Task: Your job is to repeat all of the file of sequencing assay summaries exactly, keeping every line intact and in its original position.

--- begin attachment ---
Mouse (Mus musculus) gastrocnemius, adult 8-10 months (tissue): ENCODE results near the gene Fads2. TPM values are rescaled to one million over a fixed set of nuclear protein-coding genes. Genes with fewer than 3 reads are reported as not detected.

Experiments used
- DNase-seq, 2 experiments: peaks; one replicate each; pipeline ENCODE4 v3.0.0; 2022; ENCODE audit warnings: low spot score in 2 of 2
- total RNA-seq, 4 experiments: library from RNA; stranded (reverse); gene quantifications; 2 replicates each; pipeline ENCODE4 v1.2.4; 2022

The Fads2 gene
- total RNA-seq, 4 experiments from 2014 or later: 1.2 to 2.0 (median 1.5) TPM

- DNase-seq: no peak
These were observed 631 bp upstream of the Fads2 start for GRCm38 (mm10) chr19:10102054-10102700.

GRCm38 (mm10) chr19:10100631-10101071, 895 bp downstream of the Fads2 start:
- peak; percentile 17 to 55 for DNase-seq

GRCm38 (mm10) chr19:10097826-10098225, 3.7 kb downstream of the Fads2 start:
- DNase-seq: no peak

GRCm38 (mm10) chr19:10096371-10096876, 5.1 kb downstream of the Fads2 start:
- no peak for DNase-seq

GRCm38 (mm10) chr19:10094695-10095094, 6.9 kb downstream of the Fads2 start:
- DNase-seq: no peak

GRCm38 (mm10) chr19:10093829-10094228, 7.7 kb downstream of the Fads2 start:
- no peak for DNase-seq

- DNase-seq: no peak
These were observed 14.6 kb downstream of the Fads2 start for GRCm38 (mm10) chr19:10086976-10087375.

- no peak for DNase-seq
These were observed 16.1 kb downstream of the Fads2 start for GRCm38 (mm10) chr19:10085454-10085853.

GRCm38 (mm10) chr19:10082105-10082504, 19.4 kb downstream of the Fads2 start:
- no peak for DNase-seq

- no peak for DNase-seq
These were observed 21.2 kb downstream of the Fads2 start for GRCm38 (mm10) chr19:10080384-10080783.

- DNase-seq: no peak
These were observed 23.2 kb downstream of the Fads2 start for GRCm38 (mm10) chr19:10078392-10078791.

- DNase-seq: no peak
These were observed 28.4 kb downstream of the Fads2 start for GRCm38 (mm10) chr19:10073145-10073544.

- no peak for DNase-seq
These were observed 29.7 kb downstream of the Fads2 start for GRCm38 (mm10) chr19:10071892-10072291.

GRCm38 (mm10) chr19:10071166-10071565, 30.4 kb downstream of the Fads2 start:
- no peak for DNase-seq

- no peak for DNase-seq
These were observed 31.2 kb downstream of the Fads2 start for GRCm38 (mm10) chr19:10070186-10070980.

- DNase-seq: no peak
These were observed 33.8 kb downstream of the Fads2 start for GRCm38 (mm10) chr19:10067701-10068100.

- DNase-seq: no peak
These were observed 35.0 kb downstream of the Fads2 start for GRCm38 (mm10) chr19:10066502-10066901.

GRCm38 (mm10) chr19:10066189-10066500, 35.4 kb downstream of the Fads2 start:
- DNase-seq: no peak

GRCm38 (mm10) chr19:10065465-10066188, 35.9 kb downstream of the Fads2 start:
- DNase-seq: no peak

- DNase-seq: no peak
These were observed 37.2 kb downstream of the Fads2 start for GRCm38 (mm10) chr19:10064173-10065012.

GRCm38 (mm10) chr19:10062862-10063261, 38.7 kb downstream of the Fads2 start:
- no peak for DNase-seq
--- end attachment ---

Mouse (Mus musculus) gastrocnemius, adult 8-10 months (tissue): ENCODE results near the gene Fads2. TPM values are rescaled to one million over a fixed set of nuclear protein-coding genes. Genes with fewer than 3 reads are reported as not detected.

Experiments used
- DNase-seq, 2 experiments: peaks; one replicate each; pipeline ENCODE4 v3.0.0; 2022; ENCODE audit warnings: low spot score in 2 of 2
- total RNA-seq, 4 experiments: library from RNA; stranded (reverse); gene quantifications; 2 replicates each; pipeline ENCODE4 v1.2.4; 2022

The Fads2 gene
- total RNA-seq, 4 experiments from 2014 or later: 1.2 to 2.0 (median 1.5) TPM

- DNase-seq: no peak
These were observed 631 bp upstream of the Fads2 start for GRCm38 (mm10) chr19:10102054-10102700.

GRCm38 (mm10) chr19:10100631-10101071, 895 bp downstream of the Fads2 start:
- peak; percentile 17 to 55 for DNase-seq

GRCm38 (mm10) chr19:10097826-10098225, 3.7 kb downstream of the Fads2 start:
- DNase-seq: no peak

GRCm38 (mm10) chr19:10096371-10096876, 5.1 kb downstream of the Fads2 start:
- no peak for DNase-seq

GRCm38 (mm10) chr19:10094695-10095094, 6.9 kb downstream of the Fads2 start:
- DNase-seq: no peak

GRCm38 (mm10) chr19:10093829-10094228, 7.7 kb downstream of the Fads2 start:
- no peak for DNase-seq

- DNase-seq: no peak
These were observed 14.6 kb downstream of the Fads2 start for GRCm38 (mm10) chr19:10086976-10087375.

- no peak for DNase-seq
These were observed 16.1 kb downstream of the Fads2 start for GRCm38 (mm10) chr19:10085454-10085853.

GRCm38 (mm10) chr19:10082105-10082504, 19.4 kb downstream of the Fads2 start:
- no peak for DNase-seq

- no peak for DNase-seq
These were observed 21.2 kb downstream of the Fads2 start for GRCm38 (mm10) chr19:10080384-10080783.

- DNase-seq: no peak
These were observed 23.2 kb downstream of the Fads2 start for GRCm38 (mm10) chr19:10078392-10078791.

- DNase-seq: no peak
These were observed 28.4 kb downstream of the Fads2 start for GRCm38 (mm10) chr19:10073145-10073544.

- no peak for DNase-seq
These were observed 29.7 kb downstream of the Fads2 start for GRCm38 (mm10) chr19:10071892-10072291.

GRCm38 (mm10) chr19:10071166-10071565, 30.4 kb downstream of the Fads2 start:
- no peak for DNase-seq

- no peak for DNase-seq
These were observed 31.2 kb downstream of the Fads2 start for GRCm38 (mm10) chr19:10070186-10070980.

- DNase-seq: no peak
These were observed 33.8 kb downstream of the Fads2 start for GRCm38 (mm10) chr19:10067701-10068100.

- DNase-seq: no peak
These were observed 35.0 kb downstream of the Fads2 start for GRCm38 (mm10) chr19:10066502-10066901.

GRCm38 (mm10) chr19:10066189-10066500, 35.4 kb downstream of the Fads2 start:
- DNase-seq: no peak

GRCm38 (mm10) chr19:10065465-10066188, 35.9 kb downstream of the Fads2 start:
- DNase-seq: no peak

- DNase-seq: no peak
These were observed 37.2 kb downstream of the Fads2 start for GRCm38 (mm10) chr19:10064173-10065012.

GRCm38 (mm10) chr19:10062862-10063261, 38.7 kb downstream of the Fads2 start:
- no peak for DNase-seq